Warning: This review contains major spoilers. Proceed at your own risk.
The Girl with the Dragon Tattoo, Vintage, 2011, ISBN:9780307949486
Synopsis: Disgraced journalist Mikael Blomkvist (Craig) is aided in his search for a woman who has been missing for forty years by Lisbeth Salander (Mara), a young computer hacker.
Review: The Girl with the Dragon Tattoo is the first installment in the Millennium Trilogy by Stieg Larsson. The books follow the life of Lisbeth Salander, a genius with poor social skills and a photographic memory. These books were written to bring to light the issue of sexual violence against women. When Larsson was 15, he witnessed a brutal gang rape of a young girl. He did not step in to help and his lack of action haunted him for the rest of his life. This event led to Larsson’s abhorrence of violence and abuse targeted towards women. So he wrote a book trilogy in order to explore the psychological and societal impact of rampant sexual violence. The Girl with the Dragon Tattoo has been adapted for the screen twice. This review compares the American movie adaption to the book. I have four main problems with this adaption.
First, the book contains some rather explicit scenes: a rape scene, a couple torture scenes, and several sex scenes. David Fincher decided to include all these in excruciating detail. Having read the book, I knew what to expect. However, after a while, the explicit scenes overwhelmed the narrative. I understand including the rape and torture, they are the motivation behind Lisbeth’s actions. But the casual sex could have been alluded too, not shown. We all know what happens when two characters retire to the bedroom, we do not need to see it depicted. I thought these scenes derailed the flow of the film and made it overly long. Especially since this time could have been spent developing other parts of the story.
This leads to the second problem. In the book Blomkvist investigates the 40 year disappearance of Henrik Vanger’s grandniece, Harriet. Every year for Henrik’s birthday Harriet gave him a pressed flower. After she disappeared, the flowers kept arriving. In the movie Vanger shows Blomkvist the flowers and the screenwriter cut out some pivotal information. In the book Blomkvist asked these questions: 1) did anyone else know about the flowers and 2) did any other family members travel to the mailing locations? He never asked these questions in the movie and this is unbelievable. Blomkvist is supposedly an investigative journalist, this scene undermines his credibility. No wonder Blomkvist was charged with libel, apparently he cannot ask basic investigative questions.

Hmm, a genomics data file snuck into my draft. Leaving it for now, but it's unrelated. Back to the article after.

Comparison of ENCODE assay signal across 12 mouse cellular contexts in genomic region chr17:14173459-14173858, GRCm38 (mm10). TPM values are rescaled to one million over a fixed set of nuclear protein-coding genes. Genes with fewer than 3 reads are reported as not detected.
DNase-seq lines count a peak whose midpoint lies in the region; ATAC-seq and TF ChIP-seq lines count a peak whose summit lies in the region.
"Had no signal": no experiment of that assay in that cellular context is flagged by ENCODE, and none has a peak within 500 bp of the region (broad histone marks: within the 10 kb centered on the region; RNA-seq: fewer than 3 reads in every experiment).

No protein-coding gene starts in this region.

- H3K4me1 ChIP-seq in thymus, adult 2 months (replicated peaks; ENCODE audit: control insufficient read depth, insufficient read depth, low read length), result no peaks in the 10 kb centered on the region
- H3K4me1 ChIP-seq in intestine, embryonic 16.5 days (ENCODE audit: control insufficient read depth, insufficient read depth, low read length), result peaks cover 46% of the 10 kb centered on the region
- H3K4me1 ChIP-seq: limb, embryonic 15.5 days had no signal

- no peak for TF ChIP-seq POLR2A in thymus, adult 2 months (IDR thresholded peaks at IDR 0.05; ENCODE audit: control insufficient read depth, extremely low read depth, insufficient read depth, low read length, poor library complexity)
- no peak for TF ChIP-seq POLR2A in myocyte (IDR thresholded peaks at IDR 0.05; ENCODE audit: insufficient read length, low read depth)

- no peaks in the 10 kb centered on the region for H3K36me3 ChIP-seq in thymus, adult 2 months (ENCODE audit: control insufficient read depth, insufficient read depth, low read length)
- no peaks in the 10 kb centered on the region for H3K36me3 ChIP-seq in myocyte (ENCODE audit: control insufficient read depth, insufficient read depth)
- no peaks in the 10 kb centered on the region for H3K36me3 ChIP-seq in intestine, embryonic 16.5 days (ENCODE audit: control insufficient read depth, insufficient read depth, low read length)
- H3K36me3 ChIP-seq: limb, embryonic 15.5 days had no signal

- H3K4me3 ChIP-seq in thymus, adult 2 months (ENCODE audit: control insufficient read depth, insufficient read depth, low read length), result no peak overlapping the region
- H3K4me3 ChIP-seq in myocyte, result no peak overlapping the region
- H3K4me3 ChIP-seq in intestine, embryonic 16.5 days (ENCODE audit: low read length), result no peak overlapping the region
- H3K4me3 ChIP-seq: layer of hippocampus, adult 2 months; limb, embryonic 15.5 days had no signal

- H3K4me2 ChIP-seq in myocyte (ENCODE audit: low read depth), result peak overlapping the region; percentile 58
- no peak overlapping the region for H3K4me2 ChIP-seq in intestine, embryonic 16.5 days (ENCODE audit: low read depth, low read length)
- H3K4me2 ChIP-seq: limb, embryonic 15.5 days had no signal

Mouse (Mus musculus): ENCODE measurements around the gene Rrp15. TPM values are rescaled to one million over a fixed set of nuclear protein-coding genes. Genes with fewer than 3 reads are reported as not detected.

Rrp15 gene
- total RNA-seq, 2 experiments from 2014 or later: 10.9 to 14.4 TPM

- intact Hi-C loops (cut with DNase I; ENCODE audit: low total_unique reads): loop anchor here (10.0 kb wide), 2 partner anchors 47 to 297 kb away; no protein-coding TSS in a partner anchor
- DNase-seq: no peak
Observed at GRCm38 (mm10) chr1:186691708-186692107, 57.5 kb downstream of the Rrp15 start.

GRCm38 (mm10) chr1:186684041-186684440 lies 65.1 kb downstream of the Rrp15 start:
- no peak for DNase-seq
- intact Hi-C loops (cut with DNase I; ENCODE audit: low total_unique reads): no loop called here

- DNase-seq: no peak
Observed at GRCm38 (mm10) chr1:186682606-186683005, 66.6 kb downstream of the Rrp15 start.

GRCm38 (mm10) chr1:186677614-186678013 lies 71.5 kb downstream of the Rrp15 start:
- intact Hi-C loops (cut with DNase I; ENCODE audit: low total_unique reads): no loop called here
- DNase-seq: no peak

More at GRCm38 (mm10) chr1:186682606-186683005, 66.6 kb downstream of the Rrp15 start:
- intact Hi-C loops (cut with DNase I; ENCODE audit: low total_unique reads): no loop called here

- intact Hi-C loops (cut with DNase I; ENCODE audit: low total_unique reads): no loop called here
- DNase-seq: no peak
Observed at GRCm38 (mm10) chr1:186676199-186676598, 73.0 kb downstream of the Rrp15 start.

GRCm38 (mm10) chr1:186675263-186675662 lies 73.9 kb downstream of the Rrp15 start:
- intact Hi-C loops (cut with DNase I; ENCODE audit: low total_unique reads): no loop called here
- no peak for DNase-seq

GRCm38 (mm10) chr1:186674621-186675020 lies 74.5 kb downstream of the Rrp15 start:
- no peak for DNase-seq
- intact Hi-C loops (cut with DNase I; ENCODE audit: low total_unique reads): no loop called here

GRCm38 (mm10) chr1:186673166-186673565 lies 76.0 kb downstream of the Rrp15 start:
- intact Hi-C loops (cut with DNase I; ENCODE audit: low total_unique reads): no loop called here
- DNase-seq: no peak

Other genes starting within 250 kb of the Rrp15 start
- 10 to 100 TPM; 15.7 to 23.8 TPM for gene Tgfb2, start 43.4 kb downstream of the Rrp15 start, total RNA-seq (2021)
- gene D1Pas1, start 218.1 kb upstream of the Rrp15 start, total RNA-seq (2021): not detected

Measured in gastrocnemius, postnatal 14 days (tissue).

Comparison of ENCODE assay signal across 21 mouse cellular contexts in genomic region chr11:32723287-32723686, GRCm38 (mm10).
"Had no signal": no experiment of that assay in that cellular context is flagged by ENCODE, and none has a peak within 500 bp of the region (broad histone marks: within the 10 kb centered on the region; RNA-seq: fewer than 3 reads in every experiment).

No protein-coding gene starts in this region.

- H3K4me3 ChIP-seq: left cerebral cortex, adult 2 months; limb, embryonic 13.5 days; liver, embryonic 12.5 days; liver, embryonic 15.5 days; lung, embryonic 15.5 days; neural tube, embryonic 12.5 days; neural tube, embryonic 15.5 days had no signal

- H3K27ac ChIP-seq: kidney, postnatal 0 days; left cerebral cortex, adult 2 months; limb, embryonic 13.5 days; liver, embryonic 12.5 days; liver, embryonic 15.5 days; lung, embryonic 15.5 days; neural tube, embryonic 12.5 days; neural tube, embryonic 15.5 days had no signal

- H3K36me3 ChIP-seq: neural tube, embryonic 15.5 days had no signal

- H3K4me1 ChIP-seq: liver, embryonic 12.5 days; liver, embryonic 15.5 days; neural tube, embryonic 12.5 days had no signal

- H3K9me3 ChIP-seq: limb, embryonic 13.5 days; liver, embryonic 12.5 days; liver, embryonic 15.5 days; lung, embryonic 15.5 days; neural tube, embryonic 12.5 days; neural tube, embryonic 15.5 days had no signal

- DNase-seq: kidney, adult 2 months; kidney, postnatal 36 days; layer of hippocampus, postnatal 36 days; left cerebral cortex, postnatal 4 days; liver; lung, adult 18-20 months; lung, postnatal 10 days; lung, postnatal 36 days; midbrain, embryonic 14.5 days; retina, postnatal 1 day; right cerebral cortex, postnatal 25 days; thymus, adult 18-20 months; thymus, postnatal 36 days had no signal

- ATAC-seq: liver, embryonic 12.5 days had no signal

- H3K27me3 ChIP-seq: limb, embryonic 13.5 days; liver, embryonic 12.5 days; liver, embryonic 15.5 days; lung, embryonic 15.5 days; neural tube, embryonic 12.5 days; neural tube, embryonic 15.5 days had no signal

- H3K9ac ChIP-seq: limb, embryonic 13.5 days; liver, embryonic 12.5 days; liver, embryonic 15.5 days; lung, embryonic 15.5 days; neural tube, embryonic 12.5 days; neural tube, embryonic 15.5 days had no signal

Third, in the book Blomkvist has a long standing sexual/professional relationship with Erika Birger, his co-editor. When Blomkvist starts to sleep with Lisbeth, she believes that their relationship will last.The book ends with Lisbeth going to Blomkvist’s home, intending to declare her love for him, but she sees him reuniting with Erika. In the movie, Blomkvist’s relationship with Erika is merely hinted at, never explored/explained. When Lisbeth leaves in the movie, the supposed betrayal seems to come out of nowhere. Fincher’s movie is constructed so we believe that Blomkvist and Lisbeth will remain together. This minor change takes the emotional depth out of the narrative. Blomkvist is one of only two men that Lisbeth trusts and respects. Her relationship with Blomkvist allows her to grow as a person. When Blomkvist returns to Erika, Lisbeth flees and her character development slides backwards. This sets up the beginning of the next book. Taking this out of the movie makes Lisbeth’s decision to run come across as rather random.
Fourth, in the book Lisbeth is depicted as morally challenged. When they finally find the serial killer, Lisbeth is all for taking him out. After she rescues Blomkvist, she says that she is going after the killer and taking him out. While the actual murder is not depicted in the text, we are led to believe that she commits murder. In the movie, Lisbeth asks Blomkvist for permission before the killing. In the end, the fleeing killer’s car explodes after veering into a bunch of traffic. This means Lisbeth is never depicted committing murder. However, in the book, Lisbeth was committed to an asylum after attempting to kill her father. She is a much less ambiguous character in the book; we know she is capable of murder. Taking away this part of her character really cripples the story, especially since her willingness to kill is a key plot point in the next two books.
Finally, the movie was disappointing because it radically changed the ending. In the book, Harriet made it to Australia and started a ranching business. When Blomkvist finds her, she is a successful and savvy businesswoman, just like Henrik predicted. In the movie, Harriet never makes it to Australia. Instead, she assumes her dead cousin’s identity and is living in London. The movie Harriet never grows into the woman her granduncle predicted she would become. I know this is a minor complaint, but I feel it dilutes the impact of the ending. I would have preferred it if Fincher had kept the original ending. Of course, considering movie Blomkvist’s investigating skills, it is amazing Harriet was found at all.
Overall, the American adaption is fairly close to the book. It is an interesting thriller and managed to hold my attention. There were only a few places where the narrative dragged a little. While the plot was not overly original, Lisbeth Salander is one of the more interesting characters depicted on screen. Do not watch the movie or read the book if you are adverse to reading/seeing explicit sex/torture scenes. Both the book and movie carry a hard R rating for a reason.
The opening credits are really cool.